The current drug development process results in many clinical trial failures due, in part, to poor translation from early stage development with simple in vitro assays through in vivo preclinical models which do to properly replicate human disease. Companies can do little to recover the effort and cost associated with a clinical trial failure. We are developing three human organ-on-a-chip systems for improved drug development; the liver, vasculature and gut.

10:00 Coffee Break


10:30 Building Phenotypic Body-on-a-Chip Models for Preclinical Toxicological and Efficacy Evaluations Utilizing Stem Cell Derived Disease Models

James_HickmanJames J. Hickman, PhD, Professor, NanoScience Technology Center, University of Central Florida

The utilization of human-on-a-chip systems that incorporate iPSCs allows for understanding different disease states by constructing them utilizing patient cells. We are constructing systems in serum-free medium with functional readouts that employs a pumpless platform. Our group has been constructing these systems with up to 6 organs and demonstrated up to 28 days evaluation of drugs and compounds, that have shown similar response to results seen from clinical data or literature reports.

11:00 Emulating the Gut-Liver Axis - Organ-on-Chip in Preclinical Research

Alexander S. Mosig, PhD, Assistant Professor, Center for Sepsis Control and Care, Jena University Hospital

To investigate the mechanism of infection-related organ dysfunction we developed a microfluidically perfused model of the human gut-liver axis. The in vitro model comprises tissue resident and circulating immune cells to emulate essential components of the human immune system. Biochip-integrated sensors allow continuous monitoring of environmental conditions and allow quantification of tissue integrity. A synthetic microbiome is being integrated to emulate microbiome-host interaction under physiological and pathophysiological conditions.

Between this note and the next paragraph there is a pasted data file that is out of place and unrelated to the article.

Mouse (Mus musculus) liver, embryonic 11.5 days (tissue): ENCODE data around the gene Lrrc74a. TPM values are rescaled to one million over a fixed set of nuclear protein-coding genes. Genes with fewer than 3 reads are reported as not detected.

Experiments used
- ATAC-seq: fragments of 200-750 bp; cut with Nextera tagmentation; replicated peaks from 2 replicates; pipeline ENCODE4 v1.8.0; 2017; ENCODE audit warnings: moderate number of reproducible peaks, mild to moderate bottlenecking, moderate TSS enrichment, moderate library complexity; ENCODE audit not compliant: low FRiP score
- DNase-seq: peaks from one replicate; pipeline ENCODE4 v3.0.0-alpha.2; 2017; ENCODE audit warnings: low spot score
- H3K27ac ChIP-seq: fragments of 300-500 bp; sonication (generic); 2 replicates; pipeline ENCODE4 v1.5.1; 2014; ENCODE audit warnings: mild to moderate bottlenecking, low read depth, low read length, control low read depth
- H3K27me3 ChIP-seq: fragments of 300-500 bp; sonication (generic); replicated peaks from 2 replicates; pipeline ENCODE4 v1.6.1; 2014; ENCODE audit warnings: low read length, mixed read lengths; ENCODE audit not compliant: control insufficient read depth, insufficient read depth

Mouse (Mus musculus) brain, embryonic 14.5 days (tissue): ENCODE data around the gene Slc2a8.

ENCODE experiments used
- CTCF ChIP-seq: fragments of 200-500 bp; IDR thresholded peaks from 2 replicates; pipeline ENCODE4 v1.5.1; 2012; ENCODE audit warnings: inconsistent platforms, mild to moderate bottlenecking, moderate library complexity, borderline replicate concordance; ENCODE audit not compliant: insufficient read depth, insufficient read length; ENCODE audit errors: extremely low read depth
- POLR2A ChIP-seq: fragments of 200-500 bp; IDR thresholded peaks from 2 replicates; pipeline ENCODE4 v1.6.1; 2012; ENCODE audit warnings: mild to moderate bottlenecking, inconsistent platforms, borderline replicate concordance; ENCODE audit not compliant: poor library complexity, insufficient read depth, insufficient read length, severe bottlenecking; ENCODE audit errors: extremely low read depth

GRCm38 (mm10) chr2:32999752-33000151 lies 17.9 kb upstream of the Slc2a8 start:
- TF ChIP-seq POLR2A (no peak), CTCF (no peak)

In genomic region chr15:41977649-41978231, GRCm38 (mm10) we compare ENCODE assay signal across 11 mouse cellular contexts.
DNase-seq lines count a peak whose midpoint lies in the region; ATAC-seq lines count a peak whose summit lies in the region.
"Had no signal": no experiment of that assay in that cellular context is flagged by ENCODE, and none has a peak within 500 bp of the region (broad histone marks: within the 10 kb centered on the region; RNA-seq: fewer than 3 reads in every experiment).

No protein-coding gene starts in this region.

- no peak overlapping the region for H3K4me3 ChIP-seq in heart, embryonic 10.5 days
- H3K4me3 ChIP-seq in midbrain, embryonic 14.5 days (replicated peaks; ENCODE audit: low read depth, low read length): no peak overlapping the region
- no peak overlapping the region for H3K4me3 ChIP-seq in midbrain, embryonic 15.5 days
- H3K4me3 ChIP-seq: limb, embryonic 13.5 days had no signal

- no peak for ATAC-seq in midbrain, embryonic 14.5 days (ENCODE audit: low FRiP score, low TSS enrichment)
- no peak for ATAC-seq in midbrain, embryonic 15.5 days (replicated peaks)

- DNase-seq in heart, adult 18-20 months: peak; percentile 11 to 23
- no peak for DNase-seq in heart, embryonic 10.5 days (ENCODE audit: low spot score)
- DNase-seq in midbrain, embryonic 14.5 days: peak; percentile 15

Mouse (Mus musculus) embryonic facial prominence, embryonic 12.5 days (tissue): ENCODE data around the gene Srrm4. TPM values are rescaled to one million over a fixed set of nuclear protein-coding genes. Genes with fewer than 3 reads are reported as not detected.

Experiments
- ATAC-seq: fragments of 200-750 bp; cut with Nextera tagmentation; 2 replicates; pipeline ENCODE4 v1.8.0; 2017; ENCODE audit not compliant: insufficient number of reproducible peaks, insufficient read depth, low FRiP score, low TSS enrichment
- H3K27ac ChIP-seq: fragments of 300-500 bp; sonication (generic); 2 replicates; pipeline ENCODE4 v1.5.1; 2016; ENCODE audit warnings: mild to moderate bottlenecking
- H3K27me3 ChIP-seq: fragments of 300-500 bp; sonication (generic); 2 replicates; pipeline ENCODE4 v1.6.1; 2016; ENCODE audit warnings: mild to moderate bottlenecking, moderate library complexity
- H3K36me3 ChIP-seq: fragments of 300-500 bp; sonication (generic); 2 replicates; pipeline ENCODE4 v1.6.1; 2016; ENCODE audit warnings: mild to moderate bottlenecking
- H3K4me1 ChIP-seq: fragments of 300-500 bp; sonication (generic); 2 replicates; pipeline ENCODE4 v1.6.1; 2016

11:30 Enjoy Lunch on Your Own


13:25 Chairperson’s Remarks

Peter Loskill, PhD, Assistant Professor for Experimental Regenerative Medicine, Department of Women’s Health, Research Institute for Women’s Health, Faculty of Medicine, Eberhard Karls University Tübingen

13:30 Modeling Rare Diseases with Organs-on-Chips

Tagle_DaniloDanilo A. Tagle, MS, PhD, Associate Director for Special Initiatives, National Center for Advancing Translational Sciences, National Institutes of Health

Developing drugs for rare diseases can be challenging due to the small, heterogeneous patient populations, few disease experts and expert centers, variable and long time-frames for disease progression, a poor understanding of disease natural history, and a lack of prior clinical studies. Recent technological advances, particularly in the area of organs-on-chips and induced pluripotent stem cells (iPSCs) have created opportunities to create a paradigm shift in therapy development, especially in the area of rare disease research.

14:00 Reducing Attrition in Drug Discovery through the Use of Human Translational Cellular Models

Wendy_RowanWendy Rowan, PhD, FRSB, Associate GSK Fellow, Scientific Leader Target Sciences, GlaxoSmithKline